Like The Crew Cuts, whose career they so closely followed, The Diamonds also came from Canada, where Ted Kowalski (tenor), Phil Levitt (baritone) and Bill Reed (bass) attended the University of Toronto.
In 1954, they auditioned for CBC-TV’s Now Is Your Chance and met David Somerville, who joined them as lead singer.
After a couple of flops on the Coral record label, they approached Cleveland disc jockey Bill Randle (who had discovered and assisted The Crew Cuts), and he placed them with Mercury and picked their songs, including Frankie Lymon & The Teenagers‘ Why Do Fools Fall In Love?
The Diamonds had a safe, successful formula from which they rarely strayed, grabbing songs which had just broken onto the R&B chart, recording them quickly with a slicker production and selling millions of copies to people who had never heard the originals.
Between 1956 and 1961, they ripped off R&B hits by The Willows (Church Bells May Ring), The Clovers (Love Love Love), The G-Clefs (Ka Ding Dong), The Heartbeats (A Thousand Miles Away), The Gladiolas (their version of Little Darlin’ spent eight weeks at #2 on the Billboard singles chart,) The Rays, The Solitaires and The Danleers. They notched up 15 Top 40 hits.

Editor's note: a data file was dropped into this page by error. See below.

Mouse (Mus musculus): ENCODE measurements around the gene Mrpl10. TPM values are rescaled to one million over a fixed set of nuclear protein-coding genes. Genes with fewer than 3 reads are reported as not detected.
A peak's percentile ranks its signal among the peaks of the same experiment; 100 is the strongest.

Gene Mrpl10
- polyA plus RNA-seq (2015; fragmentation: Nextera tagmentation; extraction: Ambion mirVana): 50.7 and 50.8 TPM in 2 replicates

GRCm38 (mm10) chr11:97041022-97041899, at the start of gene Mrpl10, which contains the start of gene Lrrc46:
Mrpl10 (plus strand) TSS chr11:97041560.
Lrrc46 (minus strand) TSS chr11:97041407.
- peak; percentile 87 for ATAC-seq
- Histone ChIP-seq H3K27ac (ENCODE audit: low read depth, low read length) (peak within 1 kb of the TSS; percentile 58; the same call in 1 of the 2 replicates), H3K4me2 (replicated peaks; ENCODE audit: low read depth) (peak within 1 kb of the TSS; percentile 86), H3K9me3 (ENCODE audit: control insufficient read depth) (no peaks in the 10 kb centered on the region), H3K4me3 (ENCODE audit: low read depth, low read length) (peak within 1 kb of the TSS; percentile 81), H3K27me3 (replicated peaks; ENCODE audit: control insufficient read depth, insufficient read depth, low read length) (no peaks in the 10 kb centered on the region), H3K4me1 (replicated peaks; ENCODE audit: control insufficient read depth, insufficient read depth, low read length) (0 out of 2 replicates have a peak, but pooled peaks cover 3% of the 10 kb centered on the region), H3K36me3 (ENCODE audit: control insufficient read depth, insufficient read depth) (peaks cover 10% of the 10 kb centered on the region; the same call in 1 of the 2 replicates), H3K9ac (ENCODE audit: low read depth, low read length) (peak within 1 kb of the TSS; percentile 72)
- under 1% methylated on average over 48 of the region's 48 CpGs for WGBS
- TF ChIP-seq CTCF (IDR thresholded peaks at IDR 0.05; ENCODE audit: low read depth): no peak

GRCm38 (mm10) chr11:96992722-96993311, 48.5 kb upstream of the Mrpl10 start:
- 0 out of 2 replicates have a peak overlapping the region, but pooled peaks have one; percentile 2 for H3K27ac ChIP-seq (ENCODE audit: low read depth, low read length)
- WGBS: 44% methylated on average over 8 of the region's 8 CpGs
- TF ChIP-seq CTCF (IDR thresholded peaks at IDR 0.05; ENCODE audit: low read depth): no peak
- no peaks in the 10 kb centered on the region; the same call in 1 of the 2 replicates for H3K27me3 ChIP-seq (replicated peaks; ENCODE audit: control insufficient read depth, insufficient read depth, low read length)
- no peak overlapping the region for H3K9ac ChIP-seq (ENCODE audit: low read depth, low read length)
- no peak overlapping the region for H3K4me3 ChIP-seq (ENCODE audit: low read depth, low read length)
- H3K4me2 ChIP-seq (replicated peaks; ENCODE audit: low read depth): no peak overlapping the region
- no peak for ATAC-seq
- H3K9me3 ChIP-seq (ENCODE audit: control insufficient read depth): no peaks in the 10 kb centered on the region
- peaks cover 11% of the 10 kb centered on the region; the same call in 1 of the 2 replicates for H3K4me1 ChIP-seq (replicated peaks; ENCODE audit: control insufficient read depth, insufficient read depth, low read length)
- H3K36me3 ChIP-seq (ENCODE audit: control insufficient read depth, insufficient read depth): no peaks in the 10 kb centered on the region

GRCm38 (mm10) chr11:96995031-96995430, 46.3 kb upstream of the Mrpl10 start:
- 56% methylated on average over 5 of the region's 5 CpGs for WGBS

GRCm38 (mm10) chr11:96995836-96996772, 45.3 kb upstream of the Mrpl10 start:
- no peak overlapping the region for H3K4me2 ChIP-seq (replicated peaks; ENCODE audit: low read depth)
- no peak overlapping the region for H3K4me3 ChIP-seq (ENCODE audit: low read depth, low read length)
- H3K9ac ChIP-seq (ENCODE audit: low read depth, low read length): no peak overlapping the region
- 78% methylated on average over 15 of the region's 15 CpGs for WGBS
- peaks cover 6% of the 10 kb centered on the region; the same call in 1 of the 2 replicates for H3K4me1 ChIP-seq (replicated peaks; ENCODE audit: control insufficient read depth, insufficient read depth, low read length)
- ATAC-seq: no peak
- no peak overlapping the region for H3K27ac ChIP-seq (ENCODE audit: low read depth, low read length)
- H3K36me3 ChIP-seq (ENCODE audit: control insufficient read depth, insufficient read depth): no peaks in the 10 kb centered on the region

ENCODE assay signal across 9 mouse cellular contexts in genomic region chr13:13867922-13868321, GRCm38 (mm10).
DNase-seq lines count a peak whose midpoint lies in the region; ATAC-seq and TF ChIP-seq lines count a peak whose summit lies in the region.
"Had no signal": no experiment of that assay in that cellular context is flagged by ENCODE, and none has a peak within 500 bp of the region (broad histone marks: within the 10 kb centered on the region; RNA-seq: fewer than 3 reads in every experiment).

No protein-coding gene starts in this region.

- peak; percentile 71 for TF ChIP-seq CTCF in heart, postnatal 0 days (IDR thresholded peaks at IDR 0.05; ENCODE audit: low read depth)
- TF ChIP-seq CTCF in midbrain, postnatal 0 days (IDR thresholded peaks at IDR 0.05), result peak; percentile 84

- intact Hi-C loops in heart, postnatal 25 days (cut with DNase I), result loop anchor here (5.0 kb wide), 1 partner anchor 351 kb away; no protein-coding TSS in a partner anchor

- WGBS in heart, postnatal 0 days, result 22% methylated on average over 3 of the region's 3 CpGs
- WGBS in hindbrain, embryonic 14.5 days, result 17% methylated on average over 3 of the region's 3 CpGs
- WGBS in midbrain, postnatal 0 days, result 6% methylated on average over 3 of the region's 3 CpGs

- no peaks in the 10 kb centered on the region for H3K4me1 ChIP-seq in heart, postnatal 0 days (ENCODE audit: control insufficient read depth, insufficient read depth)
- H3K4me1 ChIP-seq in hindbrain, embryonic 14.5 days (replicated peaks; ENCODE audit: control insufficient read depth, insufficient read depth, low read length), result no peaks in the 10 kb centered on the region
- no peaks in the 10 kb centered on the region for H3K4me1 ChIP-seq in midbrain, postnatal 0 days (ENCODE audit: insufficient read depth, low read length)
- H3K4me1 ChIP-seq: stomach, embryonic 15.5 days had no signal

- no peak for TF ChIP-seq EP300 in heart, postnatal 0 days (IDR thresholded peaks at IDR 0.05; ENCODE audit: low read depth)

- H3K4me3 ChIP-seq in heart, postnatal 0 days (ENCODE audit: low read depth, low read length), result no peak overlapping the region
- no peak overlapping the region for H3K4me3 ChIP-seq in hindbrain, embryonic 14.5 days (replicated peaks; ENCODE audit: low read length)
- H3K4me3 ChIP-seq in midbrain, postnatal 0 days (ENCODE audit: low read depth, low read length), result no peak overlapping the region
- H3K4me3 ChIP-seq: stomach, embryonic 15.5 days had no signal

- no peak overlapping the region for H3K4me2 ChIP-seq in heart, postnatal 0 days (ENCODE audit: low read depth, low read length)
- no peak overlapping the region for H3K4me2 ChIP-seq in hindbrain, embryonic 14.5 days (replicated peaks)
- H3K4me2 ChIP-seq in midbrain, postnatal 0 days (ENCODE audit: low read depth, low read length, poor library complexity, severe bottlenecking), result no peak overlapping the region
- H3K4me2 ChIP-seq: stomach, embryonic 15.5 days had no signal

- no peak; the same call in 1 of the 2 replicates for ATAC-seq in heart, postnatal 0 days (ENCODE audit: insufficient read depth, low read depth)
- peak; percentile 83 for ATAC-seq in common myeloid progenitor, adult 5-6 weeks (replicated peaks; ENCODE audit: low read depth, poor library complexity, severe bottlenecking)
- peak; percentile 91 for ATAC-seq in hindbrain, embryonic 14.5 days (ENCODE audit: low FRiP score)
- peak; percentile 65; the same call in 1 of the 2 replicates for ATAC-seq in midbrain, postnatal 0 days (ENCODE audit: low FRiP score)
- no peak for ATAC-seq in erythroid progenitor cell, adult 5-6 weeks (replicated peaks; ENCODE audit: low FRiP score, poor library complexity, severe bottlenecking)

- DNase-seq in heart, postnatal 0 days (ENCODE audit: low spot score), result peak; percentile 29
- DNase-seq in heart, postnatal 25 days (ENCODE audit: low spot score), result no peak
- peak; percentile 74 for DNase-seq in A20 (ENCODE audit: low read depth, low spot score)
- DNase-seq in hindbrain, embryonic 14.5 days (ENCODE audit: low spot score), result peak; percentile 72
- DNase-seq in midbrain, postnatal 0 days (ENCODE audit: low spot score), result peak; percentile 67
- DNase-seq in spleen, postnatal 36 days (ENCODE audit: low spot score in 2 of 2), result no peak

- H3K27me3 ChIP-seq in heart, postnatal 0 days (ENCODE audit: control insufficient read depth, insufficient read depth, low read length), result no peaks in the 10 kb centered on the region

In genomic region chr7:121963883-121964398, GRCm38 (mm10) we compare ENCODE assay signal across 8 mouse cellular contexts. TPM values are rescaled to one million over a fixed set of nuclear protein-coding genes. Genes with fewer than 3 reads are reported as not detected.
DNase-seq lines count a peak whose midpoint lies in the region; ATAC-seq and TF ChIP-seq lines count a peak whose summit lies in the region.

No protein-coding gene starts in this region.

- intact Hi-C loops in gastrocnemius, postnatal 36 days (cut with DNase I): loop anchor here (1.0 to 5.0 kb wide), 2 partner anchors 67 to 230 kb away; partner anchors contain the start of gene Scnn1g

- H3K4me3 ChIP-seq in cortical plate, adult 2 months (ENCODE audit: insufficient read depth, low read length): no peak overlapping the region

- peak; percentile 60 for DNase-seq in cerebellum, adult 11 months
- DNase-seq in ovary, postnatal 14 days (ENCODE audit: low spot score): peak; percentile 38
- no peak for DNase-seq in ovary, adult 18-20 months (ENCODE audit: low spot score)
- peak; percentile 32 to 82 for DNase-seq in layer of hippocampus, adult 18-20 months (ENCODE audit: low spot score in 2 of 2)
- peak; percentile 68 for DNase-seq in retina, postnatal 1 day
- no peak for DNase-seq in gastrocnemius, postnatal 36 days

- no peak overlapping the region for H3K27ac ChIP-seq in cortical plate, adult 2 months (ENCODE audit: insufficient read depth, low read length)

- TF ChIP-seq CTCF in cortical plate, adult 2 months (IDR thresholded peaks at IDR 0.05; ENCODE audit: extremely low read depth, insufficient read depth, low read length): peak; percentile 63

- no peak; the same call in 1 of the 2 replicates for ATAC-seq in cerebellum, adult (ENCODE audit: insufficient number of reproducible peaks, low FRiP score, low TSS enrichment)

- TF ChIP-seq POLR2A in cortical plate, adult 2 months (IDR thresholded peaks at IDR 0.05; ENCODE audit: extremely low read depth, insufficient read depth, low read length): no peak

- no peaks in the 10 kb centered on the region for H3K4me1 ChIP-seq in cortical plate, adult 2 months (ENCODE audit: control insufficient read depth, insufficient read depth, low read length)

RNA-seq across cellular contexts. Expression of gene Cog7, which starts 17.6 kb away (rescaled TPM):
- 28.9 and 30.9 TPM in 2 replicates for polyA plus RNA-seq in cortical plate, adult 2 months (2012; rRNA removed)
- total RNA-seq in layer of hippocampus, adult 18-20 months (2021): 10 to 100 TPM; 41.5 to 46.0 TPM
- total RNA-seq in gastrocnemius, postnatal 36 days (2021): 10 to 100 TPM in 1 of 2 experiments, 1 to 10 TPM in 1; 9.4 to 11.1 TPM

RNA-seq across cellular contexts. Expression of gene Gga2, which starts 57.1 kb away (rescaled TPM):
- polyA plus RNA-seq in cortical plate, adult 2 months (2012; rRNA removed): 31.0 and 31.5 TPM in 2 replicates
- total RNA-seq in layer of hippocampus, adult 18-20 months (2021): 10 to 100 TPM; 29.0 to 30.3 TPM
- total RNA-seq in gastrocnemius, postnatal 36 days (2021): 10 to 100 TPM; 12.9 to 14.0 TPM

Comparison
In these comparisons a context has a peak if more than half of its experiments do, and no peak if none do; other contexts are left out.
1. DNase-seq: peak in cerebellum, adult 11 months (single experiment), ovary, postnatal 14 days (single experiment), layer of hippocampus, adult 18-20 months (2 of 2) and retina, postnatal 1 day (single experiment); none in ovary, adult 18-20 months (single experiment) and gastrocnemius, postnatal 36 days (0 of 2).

The Diamonds looked like rock’n’roll groups and – superficially – sounded like rock’n’roll groups. All they lacked was the feel and creativity of the black groups they squeezed off the pop charts.
But while these cover versions suppressed black performers, they also brought royalties to black songwriters who preferred a million-selling pop hit to an R&B hit, which reached less than 10 per cent of the record-buying public.
The Diamonds were inducted into the Canadian Music Hall of Fame in 1984.
Bill Reed died in 2004 after a series of illnesses. He was 68. Ted Kowalski passed away in 2010 after a battle with heart disease. He was 79. Dave Somerville died in 2015 of pancreatic cancer. He was 81.
A touring version of The Diamonds still exists today but without any original members.